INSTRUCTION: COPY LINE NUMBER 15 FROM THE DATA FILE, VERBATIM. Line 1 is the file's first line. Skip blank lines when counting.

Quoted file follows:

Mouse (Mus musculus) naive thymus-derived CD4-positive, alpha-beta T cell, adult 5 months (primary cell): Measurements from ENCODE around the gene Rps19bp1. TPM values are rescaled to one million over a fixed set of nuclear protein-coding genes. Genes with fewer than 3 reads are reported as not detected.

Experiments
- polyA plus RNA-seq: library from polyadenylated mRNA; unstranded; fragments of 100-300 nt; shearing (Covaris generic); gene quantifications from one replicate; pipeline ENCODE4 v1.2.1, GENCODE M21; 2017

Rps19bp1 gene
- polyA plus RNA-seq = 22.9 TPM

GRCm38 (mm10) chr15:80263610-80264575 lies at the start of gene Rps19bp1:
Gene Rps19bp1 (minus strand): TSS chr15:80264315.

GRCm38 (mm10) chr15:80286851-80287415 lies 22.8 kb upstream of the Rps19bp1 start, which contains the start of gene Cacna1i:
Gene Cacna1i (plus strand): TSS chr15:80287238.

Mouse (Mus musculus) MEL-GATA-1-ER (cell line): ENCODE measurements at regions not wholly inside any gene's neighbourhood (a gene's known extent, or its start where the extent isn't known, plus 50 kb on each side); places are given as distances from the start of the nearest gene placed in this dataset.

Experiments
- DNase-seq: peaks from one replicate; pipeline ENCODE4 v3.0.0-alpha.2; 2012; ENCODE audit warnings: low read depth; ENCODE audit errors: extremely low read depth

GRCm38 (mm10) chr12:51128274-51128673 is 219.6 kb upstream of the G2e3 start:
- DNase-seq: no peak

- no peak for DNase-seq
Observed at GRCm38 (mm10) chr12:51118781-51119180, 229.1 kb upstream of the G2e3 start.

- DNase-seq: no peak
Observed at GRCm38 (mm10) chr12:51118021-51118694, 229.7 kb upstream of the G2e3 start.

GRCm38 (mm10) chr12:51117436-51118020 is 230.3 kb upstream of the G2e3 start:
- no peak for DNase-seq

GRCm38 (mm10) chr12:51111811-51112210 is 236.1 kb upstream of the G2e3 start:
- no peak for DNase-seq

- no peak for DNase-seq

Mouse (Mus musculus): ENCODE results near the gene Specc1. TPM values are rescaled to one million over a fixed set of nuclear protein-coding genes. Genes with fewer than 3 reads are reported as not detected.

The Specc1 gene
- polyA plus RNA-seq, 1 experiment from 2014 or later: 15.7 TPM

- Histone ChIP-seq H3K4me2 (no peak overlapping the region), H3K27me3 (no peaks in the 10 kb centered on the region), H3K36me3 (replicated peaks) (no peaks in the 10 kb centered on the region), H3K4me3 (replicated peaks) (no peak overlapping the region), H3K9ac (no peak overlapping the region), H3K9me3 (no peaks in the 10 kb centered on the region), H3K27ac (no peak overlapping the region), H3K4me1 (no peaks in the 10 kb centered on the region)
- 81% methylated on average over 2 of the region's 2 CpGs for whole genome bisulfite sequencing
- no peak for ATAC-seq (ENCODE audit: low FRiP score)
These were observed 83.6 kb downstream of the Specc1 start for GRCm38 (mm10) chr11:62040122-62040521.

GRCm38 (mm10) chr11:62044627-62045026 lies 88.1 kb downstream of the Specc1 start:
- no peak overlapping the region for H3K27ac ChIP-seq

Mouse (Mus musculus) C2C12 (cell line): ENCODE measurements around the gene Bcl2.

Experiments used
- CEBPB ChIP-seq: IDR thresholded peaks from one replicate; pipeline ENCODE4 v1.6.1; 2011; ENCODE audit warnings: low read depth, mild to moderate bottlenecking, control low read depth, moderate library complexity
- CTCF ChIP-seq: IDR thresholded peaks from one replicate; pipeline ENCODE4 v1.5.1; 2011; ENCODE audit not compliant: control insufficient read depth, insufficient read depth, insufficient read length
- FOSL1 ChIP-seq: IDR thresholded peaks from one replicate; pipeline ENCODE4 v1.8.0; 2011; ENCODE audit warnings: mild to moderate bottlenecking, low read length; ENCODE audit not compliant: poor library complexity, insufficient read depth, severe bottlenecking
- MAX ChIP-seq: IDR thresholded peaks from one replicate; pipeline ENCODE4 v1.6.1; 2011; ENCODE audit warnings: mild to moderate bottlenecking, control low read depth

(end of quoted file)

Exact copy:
- no peak for DNase-seq